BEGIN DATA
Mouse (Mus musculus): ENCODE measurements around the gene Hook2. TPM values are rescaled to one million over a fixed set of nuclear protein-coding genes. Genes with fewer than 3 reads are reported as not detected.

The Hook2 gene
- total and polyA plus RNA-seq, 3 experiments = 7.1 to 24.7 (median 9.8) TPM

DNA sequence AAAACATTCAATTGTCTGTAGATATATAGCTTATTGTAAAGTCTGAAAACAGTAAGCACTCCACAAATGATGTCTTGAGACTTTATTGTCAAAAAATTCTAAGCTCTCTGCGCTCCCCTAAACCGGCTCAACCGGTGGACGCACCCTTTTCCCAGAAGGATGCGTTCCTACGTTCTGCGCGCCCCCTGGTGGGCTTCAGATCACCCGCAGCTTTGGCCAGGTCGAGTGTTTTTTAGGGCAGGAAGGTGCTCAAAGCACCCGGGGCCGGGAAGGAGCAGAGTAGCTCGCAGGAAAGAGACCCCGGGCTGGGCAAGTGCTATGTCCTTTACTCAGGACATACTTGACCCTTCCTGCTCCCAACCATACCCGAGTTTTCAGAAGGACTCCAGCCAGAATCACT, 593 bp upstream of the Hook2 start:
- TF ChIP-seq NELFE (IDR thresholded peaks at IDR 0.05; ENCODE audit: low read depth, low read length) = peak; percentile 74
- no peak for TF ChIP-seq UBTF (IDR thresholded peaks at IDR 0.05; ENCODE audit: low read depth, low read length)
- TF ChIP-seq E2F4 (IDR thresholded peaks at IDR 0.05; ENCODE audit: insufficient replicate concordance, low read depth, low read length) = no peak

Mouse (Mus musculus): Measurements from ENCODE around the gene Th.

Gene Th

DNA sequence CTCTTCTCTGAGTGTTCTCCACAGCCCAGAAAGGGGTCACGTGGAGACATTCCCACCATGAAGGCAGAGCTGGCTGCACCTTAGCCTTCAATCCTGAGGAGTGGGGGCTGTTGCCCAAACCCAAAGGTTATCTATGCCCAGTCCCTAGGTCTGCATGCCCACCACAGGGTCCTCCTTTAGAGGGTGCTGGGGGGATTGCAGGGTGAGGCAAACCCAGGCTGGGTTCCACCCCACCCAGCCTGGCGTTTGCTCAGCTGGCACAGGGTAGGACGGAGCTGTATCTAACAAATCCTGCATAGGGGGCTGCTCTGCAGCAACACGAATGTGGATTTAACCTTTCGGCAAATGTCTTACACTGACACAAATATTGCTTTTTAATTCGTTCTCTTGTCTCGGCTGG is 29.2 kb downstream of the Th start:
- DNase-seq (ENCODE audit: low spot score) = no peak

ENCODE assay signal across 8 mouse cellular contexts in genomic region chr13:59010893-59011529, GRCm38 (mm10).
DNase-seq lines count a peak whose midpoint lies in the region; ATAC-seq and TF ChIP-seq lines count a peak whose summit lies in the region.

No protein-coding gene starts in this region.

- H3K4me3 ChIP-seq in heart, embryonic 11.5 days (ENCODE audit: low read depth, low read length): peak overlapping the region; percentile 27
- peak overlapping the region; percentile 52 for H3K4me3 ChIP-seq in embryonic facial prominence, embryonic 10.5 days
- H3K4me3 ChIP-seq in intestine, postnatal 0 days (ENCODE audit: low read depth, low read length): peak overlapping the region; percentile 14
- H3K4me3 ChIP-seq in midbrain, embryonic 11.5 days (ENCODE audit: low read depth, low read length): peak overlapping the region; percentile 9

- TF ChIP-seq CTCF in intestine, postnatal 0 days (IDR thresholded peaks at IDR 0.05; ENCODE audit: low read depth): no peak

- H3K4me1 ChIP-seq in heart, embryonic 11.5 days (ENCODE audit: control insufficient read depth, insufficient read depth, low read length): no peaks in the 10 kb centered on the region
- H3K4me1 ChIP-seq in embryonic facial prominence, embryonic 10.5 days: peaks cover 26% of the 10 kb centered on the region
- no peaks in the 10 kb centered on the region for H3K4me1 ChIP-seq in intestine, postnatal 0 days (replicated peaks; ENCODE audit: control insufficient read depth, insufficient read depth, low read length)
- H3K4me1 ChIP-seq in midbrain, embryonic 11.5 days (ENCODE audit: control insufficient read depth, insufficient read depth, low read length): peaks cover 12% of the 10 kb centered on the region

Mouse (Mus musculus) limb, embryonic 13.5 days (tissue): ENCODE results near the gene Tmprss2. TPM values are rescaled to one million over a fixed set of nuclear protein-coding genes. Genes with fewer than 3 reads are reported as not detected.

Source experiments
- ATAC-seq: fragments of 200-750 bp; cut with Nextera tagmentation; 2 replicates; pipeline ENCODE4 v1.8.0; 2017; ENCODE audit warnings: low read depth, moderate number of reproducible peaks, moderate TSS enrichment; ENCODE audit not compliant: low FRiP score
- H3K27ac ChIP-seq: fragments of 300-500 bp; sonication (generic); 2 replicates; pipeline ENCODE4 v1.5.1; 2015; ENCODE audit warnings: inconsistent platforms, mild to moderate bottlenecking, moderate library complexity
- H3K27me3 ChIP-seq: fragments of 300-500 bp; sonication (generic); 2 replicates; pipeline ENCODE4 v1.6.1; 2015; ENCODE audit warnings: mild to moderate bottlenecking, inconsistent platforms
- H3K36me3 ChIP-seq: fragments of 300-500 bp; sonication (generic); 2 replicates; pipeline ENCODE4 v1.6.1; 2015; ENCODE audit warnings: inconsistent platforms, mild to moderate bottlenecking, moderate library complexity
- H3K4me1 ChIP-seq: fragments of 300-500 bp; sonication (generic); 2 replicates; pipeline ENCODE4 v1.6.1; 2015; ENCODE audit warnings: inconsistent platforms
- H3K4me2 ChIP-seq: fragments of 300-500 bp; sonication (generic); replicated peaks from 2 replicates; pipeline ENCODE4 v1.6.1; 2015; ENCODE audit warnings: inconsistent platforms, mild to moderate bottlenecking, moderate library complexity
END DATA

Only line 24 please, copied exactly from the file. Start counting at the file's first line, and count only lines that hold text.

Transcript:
Mouse (Mus musculus) limb, embryonic 13.5 days (tissue): ENCODE results near the gene Tmprss2. TPM values are rescaled to one million over a fixed set of nuclear protein-coding genes. Genes with fewer than 3 reads are reported as not detected.